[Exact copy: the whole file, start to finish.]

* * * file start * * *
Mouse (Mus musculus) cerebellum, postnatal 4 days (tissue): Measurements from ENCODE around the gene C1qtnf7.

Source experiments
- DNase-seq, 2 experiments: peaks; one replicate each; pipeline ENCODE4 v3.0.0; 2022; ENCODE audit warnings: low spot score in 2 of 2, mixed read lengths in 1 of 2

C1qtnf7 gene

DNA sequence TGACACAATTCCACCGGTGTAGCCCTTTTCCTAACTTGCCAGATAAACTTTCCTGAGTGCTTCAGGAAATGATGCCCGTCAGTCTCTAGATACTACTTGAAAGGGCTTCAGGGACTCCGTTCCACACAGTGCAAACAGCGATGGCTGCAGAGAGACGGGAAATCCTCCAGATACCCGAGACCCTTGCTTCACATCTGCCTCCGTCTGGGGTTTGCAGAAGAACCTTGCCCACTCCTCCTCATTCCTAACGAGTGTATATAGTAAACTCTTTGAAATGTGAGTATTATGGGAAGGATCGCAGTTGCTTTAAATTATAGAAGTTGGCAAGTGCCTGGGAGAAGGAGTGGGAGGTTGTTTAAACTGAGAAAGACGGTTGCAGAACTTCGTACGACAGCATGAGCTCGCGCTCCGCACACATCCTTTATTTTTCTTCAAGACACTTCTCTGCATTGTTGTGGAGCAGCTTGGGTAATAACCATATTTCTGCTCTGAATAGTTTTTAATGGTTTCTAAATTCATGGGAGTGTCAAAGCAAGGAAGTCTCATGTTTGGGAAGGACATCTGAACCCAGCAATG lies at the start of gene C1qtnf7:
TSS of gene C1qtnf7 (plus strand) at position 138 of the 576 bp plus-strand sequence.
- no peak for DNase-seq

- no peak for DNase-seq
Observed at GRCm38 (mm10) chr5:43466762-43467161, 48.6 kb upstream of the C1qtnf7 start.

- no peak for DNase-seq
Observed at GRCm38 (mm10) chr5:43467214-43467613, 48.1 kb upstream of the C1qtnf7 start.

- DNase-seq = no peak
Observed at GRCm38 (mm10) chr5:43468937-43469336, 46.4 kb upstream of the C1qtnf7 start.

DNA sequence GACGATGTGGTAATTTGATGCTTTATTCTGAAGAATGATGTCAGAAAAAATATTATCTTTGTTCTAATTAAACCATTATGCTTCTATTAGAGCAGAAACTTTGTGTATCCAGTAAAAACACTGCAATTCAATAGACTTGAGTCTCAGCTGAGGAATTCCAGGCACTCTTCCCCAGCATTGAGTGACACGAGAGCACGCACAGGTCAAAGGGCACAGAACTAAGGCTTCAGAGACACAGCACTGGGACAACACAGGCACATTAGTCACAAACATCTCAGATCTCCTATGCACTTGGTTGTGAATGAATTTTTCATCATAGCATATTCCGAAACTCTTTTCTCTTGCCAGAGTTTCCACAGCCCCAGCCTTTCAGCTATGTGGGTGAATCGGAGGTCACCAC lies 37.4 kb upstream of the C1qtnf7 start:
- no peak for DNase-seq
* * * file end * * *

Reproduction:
Mouse (Mus musculus) cerebellum, postnatal 4 days (tissue): Measurements from ENCODE around the gene C1qtnf7.

Source experiments
- DNase-seq, 2 experiments: peaks; one replicate each; pipeline ENCODE4 v3.0.0; 2022; ENCODE audit warnings: low spot score in 2 of 2, mixed read lengths in 1 of 2

C1qtnf7 gene

DNA sequence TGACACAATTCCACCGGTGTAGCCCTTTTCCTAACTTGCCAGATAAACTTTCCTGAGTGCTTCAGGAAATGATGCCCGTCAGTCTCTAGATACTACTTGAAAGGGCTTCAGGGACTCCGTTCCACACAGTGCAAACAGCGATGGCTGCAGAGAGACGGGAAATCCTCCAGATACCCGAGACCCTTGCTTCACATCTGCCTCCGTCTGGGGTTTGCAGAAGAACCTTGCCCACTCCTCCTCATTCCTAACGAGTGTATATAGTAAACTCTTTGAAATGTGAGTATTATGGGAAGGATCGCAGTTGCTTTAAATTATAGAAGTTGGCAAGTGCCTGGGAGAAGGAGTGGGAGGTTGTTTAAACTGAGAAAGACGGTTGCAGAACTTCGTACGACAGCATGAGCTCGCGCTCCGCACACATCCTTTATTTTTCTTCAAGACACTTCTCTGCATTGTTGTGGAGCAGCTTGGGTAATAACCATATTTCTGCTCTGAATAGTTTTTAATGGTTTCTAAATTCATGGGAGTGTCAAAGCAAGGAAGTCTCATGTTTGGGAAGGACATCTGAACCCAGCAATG lies at the start of gene C1qtnf7:
TSS of gene C1qtnf7 (plus strand) at position 138 of the 576 bp plus-strand sequence.
- no peak for DNase-seq

- no peak for DNase-seq
Observed at GRCm38 (mm10) chr5:43466762-43467161, 48.6 kb upstream of the C1qtnf7 start.

- no peak for DNase-seq
Observed at GRCm38 (mm10) chr5:43467214-43467613, 48.1 kb upstream of the C1qtnf7 start.

- DNase-seq = no peak
Observed at GRCm38 (mm10) chr5:43468937-43469336, 46.4 kb upstream of the C1qtnf7 start.

DNA sequence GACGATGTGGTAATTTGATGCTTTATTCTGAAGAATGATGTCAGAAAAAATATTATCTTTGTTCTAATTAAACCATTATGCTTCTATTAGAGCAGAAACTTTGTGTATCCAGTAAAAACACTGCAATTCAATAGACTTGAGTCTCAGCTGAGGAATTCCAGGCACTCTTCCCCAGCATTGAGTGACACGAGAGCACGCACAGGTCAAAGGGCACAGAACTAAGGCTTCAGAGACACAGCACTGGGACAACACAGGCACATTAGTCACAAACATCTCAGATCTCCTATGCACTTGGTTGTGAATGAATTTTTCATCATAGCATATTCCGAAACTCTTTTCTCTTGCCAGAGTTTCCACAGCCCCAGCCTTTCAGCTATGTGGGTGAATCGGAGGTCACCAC lies 37.4 kb upstream of the C1qtnf7 start:
- no peak for DNase-seq